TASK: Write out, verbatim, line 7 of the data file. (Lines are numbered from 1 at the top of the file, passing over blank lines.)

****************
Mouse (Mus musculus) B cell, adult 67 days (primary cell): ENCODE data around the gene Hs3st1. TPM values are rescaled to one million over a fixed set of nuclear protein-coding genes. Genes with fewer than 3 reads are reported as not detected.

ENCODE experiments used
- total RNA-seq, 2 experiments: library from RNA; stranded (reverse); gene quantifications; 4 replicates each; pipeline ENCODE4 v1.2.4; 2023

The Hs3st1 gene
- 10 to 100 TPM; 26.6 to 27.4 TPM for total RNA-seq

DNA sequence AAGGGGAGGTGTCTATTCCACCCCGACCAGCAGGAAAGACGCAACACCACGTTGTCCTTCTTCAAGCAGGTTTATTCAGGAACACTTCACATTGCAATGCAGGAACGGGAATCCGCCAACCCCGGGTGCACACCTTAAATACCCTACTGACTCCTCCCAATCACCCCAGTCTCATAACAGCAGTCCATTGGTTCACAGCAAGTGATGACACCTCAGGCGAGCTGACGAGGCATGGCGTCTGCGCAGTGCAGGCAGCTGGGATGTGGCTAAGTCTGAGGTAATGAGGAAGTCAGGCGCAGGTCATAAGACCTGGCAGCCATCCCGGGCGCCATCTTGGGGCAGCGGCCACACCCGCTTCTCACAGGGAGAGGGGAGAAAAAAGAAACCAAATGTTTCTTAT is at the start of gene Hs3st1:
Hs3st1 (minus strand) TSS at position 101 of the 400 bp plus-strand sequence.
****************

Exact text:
Hs3st1 (minus strand) TSS at position 101 of the 400 bp plus-strand sequence.